He’s the man without party, but according to an exclusive Global News/Ipsos survey, Montrealers are willing to listen to what Francois Legault has to say.
More than half (51%) of you would consider supporting a new right of centre party headed by Legault. Another 13% definitely would support it.
Francois Legault has been touring the province in recent weeks to pitch his vision of Quebec’s future. Before this, the former PQ cabinet minister quit politics after being fed up with the lack of progress in the province. Now he believes he’s the one to lead Quebec back into prosperity.
“It’s about time that we put all our best players on the same team and we try to work on education, health care, economy, the most important priorities in Quebec,” he tells Global News.
Legault understands many Montrealers still see him as a member of the seperatist Parti Quebecois, that’s why he now brushes aside any hints of another referendum.
“I don’t want to work on that for the rest of my career,” he says, “I’m 54 years old, I think it’s about time that we stop being divided between sovereigntists and federalists.”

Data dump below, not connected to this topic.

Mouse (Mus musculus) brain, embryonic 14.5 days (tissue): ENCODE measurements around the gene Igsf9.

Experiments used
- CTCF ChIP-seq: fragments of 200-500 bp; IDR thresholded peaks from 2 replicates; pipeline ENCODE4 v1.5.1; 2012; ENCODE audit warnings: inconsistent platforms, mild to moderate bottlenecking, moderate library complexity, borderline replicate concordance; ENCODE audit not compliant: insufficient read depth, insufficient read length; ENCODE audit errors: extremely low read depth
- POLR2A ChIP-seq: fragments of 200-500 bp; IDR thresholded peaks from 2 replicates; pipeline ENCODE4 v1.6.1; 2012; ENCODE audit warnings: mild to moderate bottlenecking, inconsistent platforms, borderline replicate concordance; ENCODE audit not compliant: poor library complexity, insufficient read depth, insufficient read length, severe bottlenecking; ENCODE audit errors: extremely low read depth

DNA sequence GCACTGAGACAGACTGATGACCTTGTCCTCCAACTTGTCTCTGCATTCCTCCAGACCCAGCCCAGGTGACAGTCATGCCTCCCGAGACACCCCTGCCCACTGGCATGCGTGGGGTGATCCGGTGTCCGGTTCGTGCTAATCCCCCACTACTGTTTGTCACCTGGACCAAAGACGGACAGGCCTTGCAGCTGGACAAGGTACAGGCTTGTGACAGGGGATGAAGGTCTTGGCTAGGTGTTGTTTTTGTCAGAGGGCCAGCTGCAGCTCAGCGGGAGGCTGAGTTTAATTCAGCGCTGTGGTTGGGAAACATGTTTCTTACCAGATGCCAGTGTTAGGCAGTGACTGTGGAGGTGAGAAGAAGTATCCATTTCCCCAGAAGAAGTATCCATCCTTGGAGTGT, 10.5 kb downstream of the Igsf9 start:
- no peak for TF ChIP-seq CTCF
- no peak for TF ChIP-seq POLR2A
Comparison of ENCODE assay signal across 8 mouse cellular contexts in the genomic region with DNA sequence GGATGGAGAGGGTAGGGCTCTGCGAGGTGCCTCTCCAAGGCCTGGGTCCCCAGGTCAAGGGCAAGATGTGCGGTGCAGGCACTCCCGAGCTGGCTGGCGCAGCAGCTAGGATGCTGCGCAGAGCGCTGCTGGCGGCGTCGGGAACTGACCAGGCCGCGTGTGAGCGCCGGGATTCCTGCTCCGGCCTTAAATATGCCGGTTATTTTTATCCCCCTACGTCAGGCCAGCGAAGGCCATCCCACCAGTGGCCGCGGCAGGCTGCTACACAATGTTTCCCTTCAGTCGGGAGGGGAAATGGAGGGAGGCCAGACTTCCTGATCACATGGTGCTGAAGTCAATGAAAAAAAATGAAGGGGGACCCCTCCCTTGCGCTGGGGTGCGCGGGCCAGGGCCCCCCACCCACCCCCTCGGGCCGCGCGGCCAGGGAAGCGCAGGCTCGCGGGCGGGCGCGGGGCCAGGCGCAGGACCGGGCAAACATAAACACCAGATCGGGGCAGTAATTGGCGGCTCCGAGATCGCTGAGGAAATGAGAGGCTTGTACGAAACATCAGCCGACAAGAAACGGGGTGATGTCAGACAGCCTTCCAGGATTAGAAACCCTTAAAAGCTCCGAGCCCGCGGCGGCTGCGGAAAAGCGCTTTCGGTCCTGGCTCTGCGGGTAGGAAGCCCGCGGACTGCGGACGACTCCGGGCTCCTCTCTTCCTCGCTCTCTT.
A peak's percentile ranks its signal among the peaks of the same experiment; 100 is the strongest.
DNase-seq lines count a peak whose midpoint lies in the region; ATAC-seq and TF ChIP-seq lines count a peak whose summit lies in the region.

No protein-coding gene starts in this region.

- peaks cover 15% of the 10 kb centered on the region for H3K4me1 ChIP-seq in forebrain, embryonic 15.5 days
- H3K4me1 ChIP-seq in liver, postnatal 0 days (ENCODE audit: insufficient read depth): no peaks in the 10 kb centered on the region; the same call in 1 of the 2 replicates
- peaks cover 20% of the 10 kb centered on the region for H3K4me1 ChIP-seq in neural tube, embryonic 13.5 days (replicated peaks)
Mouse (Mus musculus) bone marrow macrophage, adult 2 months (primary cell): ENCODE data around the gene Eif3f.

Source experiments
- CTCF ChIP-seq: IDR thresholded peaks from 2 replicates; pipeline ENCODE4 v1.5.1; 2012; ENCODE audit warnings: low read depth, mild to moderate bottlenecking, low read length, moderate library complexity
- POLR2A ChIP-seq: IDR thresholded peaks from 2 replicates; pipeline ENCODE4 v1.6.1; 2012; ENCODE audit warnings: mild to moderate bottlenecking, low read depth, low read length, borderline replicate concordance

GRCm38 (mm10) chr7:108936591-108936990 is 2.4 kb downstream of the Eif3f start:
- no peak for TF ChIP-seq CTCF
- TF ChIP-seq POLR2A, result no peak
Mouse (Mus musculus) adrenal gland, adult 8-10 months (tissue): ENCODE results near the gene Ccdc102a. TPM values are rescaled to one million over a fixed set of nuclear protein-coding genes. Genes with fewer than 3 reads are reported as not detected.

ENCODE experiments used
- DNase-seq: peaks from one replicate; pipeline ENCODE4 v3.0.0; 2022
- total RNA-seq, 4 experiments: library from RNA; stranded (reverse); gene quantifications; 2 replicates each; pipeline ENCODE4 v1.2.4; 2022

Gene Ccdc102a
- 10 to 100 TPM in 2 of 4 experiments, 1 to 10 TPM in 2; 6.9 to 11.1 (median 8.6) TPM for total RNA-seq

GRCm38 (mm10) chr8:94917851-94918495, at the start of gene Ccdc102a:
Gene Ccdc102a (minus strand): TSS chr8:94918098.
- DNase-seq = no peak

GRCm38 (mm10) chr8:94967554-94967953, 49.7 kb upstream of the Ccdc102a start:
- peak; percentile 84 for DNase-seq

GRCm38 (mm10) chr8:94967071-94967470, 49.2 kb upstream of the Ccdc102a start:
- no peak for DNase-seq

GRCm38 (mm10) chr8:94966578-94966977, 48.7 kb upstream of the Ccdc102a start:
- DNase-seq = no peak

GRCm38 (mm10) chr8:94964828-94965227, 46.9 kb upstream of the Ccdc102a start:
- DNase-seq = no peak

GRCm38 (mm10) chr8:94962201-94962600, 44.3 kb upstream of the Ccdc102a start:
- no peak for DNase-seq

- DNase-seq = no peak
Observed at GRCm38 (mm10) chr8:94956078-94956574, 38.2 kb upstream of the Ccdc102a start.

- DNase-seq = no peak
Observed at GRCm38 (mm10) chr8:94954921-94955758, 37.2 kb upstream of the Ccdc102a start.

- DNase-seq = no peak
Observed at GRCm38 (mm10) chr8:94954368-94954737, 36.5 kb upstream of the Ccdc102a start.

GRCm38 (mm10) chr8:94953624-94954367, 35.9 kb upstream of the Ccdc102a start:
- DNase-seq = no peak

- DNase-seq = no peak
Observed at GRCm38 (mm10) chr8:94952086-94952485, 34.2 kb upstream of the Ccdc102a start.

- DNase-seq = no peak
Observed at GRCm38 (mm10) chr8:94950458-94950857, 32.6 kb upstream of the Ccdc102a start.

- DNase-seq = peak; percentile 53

Legault would steal votes from Pauline Marois and his old party but Jean Charest could also suffer. There is a growing fatigue with the Liberals who have been in power for 8 years.
Still, some worry that Legault’s conservative ideas and sudden rise could mirror the ADQ.
“There is kind of a Quebec political culture which has to do with being more collective, being more concerned about the overall welfare of the population and about language and culture,” says political analyst Anne Lagace Dowson, “I’m not sure. We need to hear more from him.”
With files from Mike Lecouteur